Saturday, October 4, 2014

Sabbatical Journal, Days Twenty and Twenty-One


            We took an excursion to Cape Breton Island which required spending a night away from the cottage.  Cape Breton Island is the northernmost part of Nova Scotia and since we are staying almost at the southern end of it then we had to drive about six hours to reach the area where we would spend the night.   Cape Breton Island is the Celtic center of Nova Scotia where the Scots and Irish settled when they came to Nova Scotia in the 1700s.  It is an island so there is a causeway that connects it to the rest of Nova Scotia. 
            So, on Friday morning we had breakfast and got ready and packed a few things for an overnight stay and began our drive.  Nova Scotia has a series of major roads that we Americans may think of as “freeways” but they are not freeways in the same sense as the roads for which we use this term.  There are stretches where the roads are four lane roads with higher speeds of 60-70 mph but suddenly those lanes will end and you will be driving on a two lane road with a top speed of 55 mph or less.  In addition, these major roads do not go everywhere around the province so to get across the mid-section of Nova Scotia one either has to get off on two lane slower traveled roads that are generally not in top condition or one has to stay on the freeway roads and go south nearly to Halifax and then double back and go north again ending up straight across from where the road went south that one just left.  We did both things on this trip and neither were satisfying, travel wise.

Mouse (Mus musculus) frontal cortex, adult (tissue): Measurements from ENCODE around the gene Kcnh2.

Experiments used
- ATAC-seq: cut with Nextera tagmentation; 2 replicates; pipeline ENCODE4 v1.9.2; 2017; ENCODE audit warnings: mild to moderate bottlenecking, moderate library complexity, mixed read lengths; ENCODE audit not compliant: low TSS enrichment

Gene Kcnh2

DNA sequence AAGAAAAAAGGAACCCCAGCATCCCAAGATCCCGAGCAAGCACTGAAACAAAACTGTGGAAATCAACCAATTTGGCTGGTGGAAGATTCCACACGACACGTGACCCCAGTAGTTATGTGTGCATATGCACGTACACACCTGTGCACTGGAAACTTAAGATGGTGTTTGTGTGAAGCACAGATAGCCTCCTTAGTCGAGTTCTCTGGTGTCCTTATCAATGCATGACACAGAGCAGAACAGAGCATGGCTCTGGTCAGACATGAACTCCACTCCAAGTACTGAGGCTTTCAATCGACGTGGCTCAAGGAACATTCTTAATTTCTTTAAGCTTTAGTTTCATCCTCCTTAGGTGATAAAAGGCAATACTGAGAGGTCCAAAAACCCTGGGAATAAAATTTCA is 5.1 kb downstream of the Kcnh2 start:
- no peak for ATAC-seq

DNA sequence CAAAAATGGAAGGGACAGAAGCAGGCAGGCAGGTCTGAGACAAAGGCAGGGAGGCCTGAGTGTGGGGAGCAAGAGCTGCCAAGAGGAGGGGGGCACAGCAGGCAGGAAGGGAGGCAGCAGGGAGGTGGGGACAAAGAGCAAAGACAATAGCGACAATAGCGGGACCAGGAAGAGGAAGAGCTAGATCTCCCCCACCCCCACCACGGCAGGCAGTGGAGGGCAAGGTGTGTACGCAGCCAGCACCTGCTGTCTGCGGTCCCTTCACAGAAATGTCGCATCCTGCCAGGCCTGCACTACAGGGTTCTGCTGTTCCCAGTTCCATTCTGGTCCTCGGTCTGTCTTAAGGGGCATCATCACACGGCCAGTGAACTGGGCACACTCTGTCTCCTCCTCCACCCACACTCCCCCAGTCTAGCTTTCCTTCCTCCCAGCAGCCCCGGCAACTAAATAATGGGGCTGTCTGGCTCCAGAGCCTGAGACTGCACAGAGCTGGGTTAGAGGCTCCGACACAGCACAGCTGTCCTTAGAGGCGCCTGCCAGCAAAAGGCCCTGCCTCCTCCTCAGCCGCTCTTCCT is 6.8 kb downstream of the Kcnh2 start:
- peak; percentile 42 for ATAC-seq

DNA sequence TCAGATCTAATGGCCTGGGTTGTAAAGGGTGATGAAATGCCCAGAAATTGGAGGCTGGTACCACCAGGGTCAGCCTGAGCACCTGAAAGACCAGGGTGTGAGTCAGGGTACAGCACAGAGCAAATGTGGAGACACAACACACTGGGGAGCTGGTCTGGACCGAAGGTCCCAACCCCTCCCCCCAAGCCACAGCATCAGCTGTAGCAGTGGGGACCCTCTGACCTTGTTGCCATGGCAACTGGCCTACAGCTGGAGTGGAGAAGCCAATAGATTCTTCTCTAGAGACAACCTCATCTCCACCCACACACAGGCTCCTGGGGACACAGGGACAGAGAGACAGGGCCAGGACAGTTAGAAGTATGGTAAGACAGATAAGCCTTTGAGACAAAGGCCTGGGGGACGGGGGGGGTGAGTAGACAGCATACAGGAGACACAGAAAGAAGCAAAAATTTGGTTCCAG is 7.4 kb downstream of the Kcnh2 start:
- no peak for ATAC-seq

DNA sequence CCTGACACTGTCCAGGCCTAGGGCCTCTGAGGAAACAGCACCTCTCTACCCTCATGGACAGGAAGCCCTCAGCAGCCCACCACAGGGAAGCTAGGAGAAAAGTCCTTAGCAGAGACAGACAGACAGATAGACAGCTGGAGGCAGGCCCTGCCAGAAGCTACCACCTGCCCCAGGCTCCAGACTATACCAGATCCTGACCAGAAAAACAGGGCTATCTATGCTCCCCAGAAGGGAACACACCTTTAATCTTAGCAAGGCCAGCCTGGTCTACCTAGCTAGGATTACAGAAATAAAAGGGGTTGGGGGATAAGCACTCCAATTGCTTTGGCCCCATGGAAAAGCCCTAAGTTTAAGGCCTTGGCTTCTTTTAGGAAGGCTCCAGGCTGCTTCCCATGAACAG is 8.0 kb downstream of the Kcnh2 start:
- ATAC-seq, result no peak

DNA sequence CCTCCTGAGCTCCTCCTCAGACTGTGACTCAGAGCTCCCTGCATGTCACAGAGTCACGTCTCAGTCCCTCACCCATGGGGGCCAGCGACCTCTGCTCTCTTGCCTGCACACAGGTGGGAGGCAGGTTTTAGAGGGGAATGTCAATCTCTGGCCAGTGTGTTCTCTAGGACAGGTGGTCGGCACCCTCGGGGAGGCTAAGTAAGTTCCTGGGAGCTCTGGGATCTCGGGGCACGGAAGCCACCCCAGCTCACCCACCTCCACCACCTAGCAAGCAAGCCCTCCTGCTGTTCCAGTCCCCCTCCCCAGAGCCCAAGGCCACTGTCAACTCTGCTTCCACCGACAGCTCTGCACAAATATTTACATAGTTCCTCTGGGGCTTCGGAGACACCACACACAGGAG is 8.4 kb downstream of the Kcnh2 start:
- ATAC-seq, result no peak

Anyway, we drove from about 9:30 a.m. to 3:00 p.m., taking times for gas stops, lunch, and other necessary stops and reached our motel in Whycocomagh (which is a First Nation word- people that we call Native Americans are called First Nation in Canada) to check in.  The clerk at the motel was very friendly and when she heard we planned on going to the Red Shoe Pub in Mabou that night to hear Celtic Music, she guided us into going instead to the town of Baddeck, just north of there to attend a Ceilidh (pronounced “kay-lee) that would begin at 7:30 instead of driving to Mabou in the rain around curvy roads for the music that would begin at 9 pm.  We thought that sounded better as we do not like to be up to midnight when the 9 pm show ended and we did not want to drive over the curvy road s in the rain and in the dark.